"[T]he Eighth Amendment's prohibition against cruel and unusual punishment requires prison officials to provide basic medical treatment to those whom it has incarcerated." Rouse v. Plantier, 182 F.3d 192, 197 (3d Cir. 1999). In order for the plaintiff to state a viable Eighth Amendment medical care claim against a defendant he must allege facts from which it can reasonably be inferred that the defendant acted with deliberate indifference to his serious medical needs. Estelle v. Gamble, 429 U.S. 97, 107 (1976). A prisoner plaintiff "must show (i) a serious medical need, and

(ii) acts or omissions by prison officials that indicate deliberate indifference to that need." Natale v. Camden Cnty. Corr. Facility, 318 F.3d 575, 582 (3d Cir. 2003) (citing Rouse, 182 F.3d at 197 (3d Cir.1999)).

The Supreme Court has established that the proper analysis for deliberate indifference is whether a prison official "acted or failed to act despite his knowledge of a substantial risk of serious harm." Farmer v. Brennan, 511 U.S. 825, 841, 114 S.Ct. 1970, 128 L.Ed.2d 811 (1994). A complaint that a physician or a medical department "has been negligent in diagnosing or treating a medical condition does not state a valid claim of medical mistreatment under the Eighth Amendment [as] medical malpractice does not become a constitutional violation merely because the victim is a prisoner." Estelle, 429 U.S. at 106. When a prisoner has actually been provided with medical treatment, one cannot always conclude that, if such treatment was inadequate, it was no more than mere negligence. See Durmer v. O'Carrol, 991 F.2d 64, 69 (3d Cir.1993).

It is true, however, that if inadequate treatment results simply from an error in medical judgment, there is no constitutional violation. See id. However, where a failure or delay in providing prescribed treatment is deliberate and motivated by non-medical factors, a constitutional claim may be presented. See id; Ordonez v. Yost, 289 Fed. Appx. 553, 555 (3d Cir. 2008) ("deliberate indifference is proven if necessary medical treatment is delayed for non-medical reasons.").

Here, plaintiff's complaint failed to state factual allegations indicating that the defendants knew that their conduct presented a substantial risk of harm to the plaintiff and that they disregarded that risk by failing to take reasonable measures to abate it. Plaintiff argues that under Rule 9(b) of the Federal Rules of Civil Procedure, "[m]alice, intent, knowledge and other conditions of a person's mind may be alleged generally." (Plaintiff's Br. in Supp. at 4 (Doc. 47)). However, as noted by the magistrate judge, Rule 9(b) merely excuses a party from pleading discriminatory intent under an elevated pleading standard. Iqbal, 129 S. Ct. at 1954. Plaintiff restated numerous facts included in his complaint detailing plaintiff's symptoms and his need of an MRI to detect the cause of his condition. Plaintiff makes broad allegations that defendants were deliberately indifferent and does not point to any facts that raise a reasonable inference that defendants knew their conduct presented a substantial risk of harm to the plaintiff.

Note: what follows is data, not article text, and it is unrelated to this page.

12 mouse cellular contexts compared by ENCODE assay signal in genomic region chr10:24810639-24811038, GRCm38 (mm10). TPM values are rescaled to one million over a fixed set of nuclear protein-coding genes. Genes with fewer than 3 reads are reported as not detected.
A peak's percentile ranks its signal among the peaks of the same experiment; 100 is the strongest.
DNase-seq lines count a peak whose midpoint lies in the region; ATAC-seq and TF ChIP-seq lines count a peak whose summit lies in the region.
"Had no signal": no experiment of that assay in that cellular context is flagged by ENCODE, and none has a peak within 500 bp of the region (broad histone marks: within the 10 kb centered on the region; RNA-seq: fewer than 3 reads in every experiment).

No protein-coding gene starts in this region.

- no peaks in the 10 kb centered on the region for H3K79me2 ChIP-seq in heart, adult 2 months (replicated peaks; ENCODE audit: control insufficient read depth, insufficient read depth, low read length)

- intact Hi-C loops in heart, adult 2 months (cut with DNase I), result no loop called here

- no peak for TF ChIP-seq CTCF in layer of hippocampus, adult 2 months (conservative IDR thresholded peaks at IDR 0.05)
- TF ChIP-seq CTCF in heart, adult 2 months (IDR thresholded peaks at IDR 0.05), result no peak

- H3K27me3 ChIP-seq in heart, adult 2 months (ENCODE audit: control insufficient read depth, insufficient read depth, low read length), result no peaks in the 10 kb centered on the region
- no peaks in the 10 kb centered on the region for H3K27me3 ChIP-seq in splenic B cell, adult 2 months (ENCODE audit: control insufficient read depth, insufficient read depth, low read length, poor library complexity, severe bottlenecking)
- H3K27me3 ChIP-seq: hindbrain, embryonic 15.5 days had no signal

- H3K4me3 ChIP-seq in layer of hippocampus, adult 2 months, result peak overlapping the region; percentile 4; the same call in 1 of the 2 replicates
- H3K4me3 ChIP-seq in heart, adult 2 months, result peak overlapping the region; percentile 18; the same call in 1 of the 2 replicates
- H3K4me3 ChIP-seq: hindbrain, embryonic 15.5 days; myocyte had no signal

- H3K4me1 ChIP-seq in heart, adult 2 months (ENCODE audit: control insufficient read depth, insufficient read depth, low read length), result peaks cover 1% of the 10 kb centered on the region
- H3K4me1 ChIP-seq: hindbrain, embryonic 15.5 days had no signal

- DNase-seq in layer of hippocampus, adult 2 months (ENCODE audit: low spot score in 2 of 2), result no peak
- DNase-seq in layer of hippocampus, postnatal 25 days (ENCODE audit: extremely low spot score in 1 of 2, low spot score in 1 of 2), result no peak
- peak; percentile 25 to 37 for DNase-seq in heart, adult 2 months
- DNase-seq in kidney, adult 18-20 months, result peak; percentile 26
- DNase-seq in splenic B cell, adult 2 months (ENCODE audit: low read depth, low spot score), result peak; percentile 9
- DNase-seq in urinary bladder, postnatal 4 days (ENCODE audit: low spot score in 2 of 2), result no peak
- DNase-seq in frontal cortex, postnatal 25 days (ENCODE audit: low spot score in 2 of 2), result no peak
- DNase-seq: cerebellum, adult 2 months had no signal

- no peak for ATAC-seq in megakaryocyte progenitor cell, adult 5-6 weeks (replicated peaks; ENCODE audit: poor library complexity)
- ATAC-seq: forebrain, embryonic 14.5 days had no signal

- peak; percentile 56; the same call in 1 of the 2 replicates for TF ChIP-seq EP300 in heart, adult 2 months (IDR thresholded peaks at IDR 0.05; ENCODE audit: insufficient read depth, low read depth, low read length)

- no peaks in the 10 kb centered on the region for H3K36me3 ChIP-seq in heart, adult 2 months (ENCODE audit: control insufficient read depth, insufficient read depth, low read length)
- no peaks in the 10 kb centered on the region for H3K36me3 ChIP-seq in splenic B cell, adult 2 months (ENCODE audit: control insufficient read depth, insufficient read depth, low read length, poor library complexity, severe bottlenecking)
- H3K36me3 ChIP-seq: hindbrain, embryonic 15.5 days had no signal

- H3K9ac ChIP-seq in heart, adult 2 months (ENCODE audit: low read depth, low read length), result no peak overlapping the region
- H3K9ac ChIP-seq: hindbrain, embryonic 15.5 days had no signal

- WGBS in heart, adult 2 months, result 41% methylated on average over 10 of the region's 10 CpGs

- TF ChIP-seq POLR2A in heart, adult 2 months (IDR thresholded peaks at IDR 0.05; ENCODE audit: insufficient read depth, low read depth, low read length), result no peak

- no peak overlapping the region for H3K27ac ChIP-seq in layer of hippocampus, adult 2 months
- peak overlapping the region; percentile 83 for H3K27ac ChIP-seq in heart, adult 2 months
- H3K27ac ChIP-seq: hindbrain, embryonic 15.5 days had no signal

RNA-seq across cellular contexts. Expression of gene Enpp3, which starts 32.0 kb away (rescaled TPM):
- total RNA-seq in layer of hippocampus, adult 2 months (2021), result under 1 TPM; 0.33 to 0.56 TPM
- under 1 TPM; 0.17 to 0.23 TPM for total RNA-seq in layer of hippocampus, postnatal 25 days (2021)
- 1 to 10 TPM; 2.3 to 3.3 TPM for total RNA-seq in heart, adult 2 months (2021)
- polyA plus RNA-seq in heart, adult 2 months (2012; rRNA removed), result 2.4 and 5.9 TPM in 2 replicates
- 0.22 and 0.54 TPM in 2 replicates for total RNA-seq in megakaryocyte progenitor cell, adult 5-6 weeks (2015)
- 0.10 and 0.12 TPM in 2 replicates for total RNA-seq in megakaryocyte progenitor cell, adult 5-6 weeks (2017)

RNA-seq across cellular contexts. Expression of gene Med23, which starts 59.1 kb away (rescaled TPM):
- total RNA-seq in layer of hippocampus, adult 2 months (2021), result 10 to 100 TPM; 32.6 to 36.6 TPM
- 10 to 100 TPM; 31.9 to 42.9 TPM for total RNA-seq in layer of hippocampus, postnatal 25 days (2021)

An error in medical judgment does not present a constitutional violation under the Eighth Amendment. Defendants' diagnosis of plaintiff's condition as a sciatica or failure to classify it as chronic does not lead to an inference of deliberate indifference. At most it leads to a possible inference of negligence. The facts alleged by the plaintiff in this case do not demonstrate that defendants Weisner, Stanish, Batdorf and Colabine acted deliberately in failing to provide or delaying treatment. Plaintiff's complaint fails to set forth a plausible claim under the Eight Amendment upon which relief may be granted. Accordingly, plaintiff's Eighth Amendment claim against defendants Weisner, Stanish, Batdorf and Wescott will be dismissed.

2. Deliberate Indifference of Defendant McCarty

Unlike the allegations asserted against defendants Weisner, Stanish, Batdorf and Wescott, the magistrate judge found that the complaint alleges facts from which it can reasonably be inferred that Defendant McCarty was deliberately indifferent to the plaintiff's serious medical needs. The complaint alleges that McCarty helped to create, to implement and/or to retain the policies and customs of PHS. (See Compl. ¶ 53 (Doc. 1)). The magistrate judge found that the complaint does not plead facts from which it can be inferred that, during the time that the plaintiff was being treated by the medical staff for his sciatica, McCarty was deliberately indifferent to the plaintiff's needs. However, the complaint does allege facts from which it can reasonably be inferred that McCarty had a reason to believe that Plaintiff's medical condition was not being treated after he was partially paralyzed. This court agrees.

The facts alleged in the complaint support a reasonable inference that McCarty failed to act despite her knowledge of a substantial risk of serious harm. McCarty argues that she should be dismissed as a defendant because she has an administrative role and does not decide the course of treatment an inmate should receive and she does not prescribe medications. She adds, "She had no reason to believe that the medical professionals were mistreating the Plaintiff or not treating him at all." (Defendant's Br. in Supp. at 11 (Doc. 49)). However, plaintiff alleged in his complaint that when PHS would not let plaintiff see a doctor he sought McCarty's help. Plaintiff complained that he had repeatedly gone through sick call and had not received adequate care. In response to these pleas, McCarty told Plaintiff that he needed to go to sick call. The complaint alleges facts that McCarty had reason to believe that Plaintiff's medical condition was not being treated after the partial paralysis. Therefore, it may be reasonably inferred that McCarty had knowledge of the substantial risk of plaintiff's condition and was deliberately indifferent to that risk.